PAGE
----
Apply now to our Southern Competition if you live in states: AL, AR, DC, FL, GA, KY, LA, MD, MS, NC, SC, TN, VA, WV. For more information visit the competitions page of our website. Good luck!
Juror: Dominic Molon, Richard Brown Baker Curator of Contemporary Art, RISD Museum of Art
Deadline: December 31st, 2014
November 03, 2014, 9:34am
Rebecca Farr’s recent solo show at Klowden-Mann was a strong force to be reckoned with--both in terms of the physical presence of her paintings and in the contending contemplation her subject demanded.
With heavy paint on blotted and torn, layered paper, Farr collages print photos from 1970s and 80s coffee table books as her source material. She layers those with paper and heavy paint on wood panel, creating works that feel dense and heavy, yet very exciting and current.
Farr paints photos into vague suggestions of landscape paintings, as if her subjects inhabit a ghost world or ethereal dream. In “Sweet Broken Now,” Farr’s third solo show at Klowden-Mann, Farr made Manifest Destiny her subject of inquiry and aimed to capture the complex history arising from the ideology and religious fervor that justified white westward expansion during the early 1900s. – Ellen C. Caldwell, Los Angeles Contributor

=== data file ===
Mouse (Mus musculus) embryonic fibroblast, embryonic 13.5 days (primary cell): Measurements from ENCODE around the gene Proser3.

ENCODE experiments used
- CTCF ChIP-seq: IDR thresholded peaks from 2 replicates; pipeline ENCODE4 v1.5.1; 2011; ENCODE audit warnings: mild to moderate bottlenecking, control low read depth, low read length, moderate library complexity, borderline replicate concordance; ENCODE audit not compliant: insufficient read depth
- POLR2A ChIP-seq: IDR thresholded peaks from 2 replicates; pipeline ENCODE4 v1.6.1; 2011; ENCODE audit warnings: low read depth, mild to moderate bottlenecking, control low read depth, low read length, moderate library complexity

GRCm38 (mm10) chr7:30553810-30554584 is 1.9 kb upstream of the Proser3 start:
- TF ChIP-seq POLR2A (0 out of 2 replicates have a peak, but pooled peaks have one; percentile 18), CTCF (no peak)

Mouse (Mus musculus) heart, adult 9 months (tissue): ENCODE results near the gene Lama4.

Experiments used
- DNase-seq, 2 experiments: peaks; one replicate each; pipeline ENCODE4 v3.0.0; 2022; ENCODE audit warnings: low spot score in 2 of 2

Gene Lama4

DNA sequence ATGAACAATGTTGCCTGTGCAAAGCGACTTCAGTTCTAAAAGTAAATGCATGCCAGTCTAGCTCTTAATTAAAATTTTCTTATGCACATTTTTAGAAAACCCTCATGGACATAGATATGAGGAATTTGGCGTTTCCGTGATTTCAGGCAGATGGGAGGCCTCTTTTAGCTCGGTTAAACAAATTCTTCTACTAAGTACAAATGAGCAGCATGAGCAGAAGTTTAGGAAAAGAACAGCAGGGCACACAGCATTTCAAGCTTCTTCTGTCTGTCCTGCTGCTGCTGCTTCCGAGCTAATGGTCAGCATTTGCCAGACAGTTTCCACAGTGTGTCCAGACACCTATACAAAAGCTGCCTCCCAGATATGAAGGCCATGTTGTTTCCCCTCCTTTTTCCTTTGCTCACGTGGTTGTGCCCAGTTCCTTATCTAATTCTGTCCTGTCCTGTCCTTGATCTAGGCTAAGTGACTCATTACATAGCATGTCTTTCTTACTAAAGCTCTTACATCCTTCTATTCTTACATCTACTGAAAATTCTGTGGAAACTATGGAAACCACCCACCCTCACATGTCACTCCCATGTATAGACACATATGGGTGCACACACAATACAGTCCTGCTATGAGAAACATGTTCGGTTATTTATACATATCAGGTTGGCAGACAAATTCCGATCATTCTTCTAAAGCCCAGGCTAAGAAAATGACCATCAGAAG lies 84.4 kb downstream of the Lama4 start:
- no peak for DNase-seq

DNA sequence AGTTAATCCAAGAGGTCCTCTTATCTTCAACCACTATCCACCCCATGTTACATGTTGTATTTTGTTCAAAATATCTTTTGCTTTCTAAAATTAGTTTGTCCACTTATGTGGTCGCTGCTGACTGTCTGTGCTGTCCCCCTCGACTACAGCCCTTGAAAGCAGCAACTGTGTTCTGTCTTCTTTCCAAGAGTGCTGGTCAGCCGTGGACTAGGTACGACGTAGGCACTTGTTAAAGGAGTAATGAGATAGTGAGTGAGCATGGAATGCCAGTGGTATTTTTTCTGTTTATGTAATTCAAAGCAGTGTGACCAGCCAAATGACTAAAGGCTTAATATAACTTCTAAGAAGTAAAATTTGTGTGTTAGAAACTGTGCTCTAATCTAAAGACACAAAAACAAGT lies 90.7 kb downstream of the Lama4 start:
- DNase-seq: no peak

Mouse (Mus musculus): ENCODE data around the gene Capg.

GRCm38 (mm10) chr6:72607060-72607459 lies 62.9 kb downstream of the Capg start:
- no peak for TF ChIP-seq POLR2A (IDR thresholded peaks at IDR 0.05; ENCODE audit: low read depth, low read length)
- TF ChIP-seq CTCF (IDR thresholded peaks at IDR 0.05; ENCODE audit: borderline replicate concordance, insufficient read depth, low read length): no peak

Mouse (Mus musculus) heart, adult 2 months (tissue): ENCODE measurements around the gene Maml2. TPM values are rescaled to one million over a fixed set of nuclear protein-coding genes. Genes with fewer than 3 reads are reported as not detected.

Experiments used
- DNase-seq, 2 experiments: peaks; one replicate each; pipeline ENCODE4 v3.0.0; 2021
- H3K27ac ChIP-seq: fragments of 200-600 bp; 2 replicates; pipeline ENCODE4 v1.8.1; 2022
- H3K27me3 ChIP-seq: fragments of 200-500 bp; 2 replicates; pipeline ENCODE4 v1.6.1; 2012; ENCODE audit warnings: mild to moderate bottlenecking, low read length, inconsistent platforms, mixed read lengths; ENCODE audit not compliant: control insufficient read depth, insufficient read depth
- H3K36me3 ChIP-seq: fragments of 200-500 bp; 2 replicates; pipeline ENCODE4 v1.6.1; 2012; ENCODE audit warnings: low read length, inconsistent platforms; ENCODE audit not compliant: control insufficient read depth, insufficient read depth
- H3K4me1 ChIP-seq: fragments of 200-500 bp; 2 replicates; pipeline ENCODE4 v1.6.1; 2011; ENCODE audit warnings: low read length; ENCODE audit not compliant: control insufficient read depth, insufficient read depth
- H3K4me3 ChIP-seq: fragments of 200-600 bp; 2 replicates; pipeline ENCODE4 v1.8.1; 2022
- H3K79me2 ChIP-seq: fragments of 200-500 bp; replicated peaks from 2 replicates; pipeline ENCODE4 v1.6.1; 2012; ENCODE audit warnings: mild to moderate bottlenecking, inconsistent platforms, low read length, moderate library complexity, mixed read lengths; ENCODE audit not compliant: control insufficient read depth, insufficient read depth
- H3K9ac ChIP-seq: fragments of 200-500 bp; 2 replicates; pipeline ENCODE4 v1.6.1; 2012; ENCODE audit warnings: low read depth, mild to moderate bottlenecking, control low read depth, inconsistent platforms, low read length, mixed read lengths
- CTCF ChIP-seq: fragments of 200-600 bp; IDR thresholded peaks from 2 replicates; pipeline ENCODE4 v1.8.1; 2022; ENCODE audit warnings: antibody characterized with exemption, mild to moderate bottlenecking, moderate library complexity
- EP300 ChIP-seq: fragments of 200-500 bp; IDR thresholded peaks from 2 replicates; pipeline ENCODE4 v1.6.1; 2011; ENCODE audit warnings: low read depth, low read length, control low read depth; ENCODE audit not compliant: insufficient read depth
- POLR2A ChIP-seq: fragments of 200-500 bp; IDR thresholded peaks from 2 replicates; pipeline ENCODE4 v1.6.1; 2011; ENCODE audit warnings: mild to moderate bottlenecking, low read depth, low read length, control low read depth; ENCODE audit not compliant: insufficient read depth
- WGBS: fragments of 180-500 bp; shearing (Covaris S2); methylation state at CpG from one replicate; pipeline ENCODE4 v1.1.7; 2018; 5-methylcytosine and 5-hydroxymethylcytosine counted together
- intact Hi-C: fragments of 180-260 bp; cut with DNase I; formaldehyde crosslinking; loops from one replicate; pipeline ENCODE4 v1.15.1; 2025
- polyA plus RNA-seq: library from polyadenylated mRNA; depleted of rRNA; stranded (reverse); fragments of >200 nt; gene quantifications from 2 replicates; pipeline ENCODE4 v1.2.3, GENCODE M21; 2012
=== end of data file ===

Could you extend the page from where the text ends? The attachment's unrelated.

October 29, 2014, 8:46am
Most of the time, as soon as I am awake, I begin scrolling through the layers of news on my phone, while still laying in bed. The ISIS updates, the new Ebola cases, and the pithy comments on the latest art world drama barely stick during this first round of skimming headlines and images, my awareness of the day coming into focus as I work through the tweets and the “Likes.” This activity would seem to have little to do with the meticulous, studied ways we usually interact with paintings. However, Brooklyn artist Joy Garnett proves otherwise, as evidenced by her new show, Being There, which opened at Seattle’s Platform Gallery last week. Pulling images from the media—including photographs of conflicts in the Middle East and screen grabs of leaked US military videos—Garnett’s new paintings bleed and blur their scenes into places that seem as familiar as the widely-disseminated photographs they reference. However, the artist also brings out the distant, fleeting way we absorb these images, turning their subjects into things we can never fully know. —Erin Langner, Seattle contributor